Nov to Dec over a 30 day billing cycle averaged 38 kwh house, 15 per day for minisplt or 450kwh for the month. It cost $63 to heat the house

    Dec-Jan over a 33 day bill cycle average 43 kwh per day, 20 for miniplits of 660kwh. It cost me 92 bucks for the month which had some pretty cold temps.

    I also burned a cord of wood during those 3 months in my woodstove, mostly because i like to have a fire in the evening when im watching a hockey game which cost about 300 or about 100 a month. I dont know how much this affected my mini-split use.

    My father in law lives 10 minutes away, has a newer house about 3000sqft and spent 500 dollars on oil for one month for his furnace, he was travelling for about half that month.

  27. Jim Erdman | | #27

    We have 2 Fujitsu Halcyon units in our over 100 year old farmhouse. We installed them to provide heat in the shoulder seasons, fall and spring, when our wood furnace (forced air unit in our basement) would otherwise have a smoldering fire that tends to creosote the chimney. We shut off the mini-splits in December when we have used up our surplus solar-generated electricity, and restart them in March when the weather has warmed up. My wife prefers to burn wood over paying an electric bill. Our utility credits us with Kw-hrs of surplus energy until the end of the year and then pays us for our balance at the rated of avoided fuel cost which is perhaps a fourth of what they charge for energy, so we like to use up our surplus by the end of the year. Our PV system takes care of our normal usage, our electric car charging, and AC and heat until mid December in the fall and heat again after March or April. More PVs may increase our usage of our mini-splits. They seem to work well in the last week of December last year,, when our highs didn't reach zero F and our lows were near minus 20F.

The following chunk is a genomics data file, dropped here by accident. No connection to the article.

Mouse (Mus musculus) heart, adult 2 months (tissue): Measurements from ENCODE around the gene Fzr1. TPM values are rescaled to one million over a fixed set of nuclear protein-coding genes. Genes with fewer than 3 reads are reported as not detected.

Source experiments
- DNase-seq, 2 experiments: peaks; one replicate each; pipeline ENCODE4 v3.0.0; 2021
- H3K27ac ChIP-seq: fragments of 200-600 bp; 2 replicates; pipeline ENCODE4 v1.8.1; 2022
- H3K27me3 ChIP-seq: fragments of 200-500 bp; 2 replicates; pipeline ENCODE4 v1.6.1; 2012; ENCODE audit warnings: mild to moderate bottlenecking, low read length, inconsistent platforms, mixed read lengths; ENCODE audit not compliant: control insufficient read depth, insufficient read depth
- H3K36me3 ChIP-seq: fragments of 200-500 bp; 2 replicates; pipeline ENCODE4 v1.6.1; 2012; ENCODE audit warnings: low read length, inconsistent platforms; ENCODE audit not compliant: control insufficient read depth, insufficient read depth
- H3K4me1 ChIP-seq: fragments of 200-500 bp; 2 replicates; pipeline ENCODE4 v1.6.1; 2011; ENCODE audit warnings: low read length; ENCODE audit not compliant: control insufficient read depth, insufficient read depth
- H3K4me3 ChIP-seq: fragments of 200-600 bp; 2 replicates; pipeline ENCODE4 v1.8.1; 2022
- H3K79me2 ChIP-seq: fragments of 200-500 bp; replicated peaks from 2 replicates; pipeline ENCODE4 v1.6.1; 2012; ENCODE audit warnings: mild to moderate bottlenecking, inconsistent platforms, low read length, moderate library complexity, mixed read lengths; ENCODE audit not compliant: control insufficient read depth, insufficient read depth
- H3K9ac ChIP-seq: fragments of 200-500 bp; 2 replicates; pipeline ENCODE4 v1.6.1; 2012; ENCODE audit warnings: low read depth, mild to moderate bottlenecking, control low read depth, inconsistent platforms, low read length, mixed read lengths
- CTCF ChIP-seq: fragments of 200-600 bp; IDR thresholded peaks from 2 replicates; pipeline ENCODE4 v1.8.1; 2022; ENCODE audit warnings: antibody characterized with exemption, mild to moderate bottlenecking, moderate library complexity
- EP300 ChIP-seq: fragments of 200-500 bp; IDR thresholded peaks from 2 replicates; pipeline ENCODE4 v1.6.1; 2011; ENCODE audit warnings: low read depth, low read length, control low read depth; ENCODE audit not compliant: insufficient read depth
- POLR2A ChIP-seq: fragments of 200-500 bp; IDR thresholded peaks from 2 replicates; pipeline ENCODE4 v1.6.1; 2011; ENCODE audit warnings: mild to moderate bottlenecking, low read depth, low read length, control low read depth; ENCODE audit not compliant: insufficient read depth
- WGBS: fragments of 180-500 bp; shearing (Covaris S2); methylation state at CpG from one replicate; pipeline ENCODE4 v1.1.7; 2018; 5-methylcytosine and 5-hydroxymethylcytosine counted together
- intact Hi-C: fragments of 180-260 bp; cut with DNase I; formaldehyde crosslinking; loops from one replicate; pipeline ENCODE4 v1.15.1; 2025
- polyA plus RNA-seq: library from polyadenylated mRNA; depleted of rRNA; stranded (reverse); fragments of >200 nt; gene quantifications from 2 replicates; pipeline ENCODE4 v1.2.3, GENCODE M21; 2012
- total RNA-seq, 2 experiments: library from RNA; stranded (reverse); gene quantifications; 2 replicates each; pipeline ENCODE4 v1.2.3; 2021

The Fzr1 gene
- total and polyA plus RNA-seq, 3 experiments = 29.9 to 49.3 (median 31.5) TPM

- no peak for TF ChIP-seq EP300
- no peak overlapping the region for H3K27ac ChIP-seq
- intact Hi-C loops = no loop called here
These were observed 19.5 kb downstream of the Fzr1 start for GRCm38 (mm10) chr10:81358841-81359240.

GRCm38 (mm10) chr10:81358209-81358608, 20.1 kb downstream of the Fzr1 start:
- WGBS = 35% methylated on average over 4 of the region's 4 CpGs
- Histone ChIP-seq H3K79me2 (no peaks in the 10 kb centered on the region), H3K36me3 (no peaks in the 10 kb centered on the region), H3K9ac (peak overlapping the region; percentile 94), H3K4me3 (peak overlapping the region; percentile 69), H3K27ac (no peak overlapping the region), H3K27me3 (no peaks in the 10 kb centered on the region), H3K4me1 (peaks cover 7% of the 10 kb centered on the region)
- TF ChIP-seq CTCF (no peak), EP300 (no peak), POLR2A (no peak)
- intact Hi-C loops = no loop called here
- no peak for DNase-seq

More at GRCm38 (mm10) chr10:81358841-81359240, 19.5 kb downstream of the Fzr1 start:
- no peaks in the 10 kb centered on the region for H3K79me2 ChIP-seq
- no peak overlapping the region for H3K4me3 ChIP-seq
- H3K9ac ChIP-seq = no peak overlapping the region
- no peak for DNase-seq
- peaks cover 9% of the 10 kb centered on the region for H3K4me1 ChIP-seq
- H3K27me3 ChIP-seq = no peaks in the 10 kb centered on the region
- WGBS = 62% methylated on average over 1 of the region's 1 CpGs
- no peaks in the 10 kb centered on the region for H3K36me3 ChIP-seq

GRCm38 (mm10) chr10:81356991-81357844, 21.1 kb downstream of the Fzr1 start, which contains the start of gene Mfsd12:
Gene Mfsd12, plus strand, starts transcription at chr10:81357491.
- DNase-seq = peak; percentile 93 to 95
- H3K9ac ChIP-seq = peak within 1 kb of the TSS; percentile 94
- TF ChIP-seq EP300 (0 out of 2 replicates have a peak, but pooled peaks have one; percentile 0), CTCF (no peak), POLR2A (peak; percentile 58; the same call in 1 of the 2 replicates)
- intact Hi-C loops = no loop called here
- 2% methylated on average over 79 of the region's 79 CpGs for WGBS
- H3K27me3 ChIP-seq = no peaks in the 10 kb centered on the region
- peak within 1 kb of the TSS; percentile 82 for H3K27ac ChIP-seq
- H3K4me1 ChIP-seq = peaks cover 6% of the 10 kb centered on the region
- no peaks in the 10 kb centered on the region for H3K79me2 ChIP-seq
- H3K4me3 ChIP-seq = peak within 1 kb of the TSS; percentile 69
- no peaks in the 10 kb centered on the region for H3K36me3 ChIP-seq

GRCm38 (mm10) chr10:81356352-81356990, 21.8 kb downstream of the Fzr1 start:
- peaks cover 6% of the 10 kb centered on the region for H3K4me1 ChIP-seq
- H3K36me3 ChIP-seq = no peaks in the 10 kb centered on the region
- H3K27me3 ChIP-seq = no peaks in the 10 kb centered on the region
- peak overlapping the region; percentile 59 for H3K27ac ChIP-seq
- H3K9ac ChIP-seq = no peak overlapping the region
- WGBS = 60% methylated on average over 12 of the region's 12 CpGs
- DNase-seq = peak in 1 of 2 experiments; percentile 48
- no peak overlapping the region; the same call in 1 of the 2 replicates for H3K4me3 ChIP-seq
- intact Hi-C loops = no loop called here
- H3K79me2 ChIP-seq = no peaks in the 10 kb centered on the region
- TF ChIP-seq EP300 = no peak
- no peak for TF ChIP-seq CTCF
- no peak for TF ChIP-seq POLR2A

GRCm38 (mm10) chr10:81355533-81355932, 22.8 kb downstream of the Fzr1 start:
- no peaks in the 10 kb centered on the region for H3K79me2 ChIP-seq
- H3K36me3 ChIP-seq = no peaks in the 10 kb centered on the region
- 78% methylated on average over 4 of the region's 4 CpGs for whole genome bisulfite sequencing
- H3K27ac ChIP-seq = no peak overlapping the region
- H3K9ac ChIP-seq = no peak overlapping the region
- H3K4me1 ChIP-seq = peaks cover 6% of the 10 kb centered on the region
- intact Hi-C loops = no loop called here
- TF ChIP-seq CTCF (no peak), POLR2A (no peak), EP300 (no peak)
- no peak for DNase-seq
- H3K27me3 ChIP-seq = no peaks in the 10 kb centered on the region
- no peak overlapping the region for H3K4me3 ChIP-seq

28. kjmass1 | | #28

    @T CARLSON

    With my 2x oversized, 30+ year old steam boiler, $1.5/therm and $.20/kwh, I saw about 30% savings in temps above 30. With the recent cold snap in January in New England, I switched over to radiators since we were in sub zero temps. Kinda the best of both worlds, but I put them in sized for AC, and they aren't super efficient models.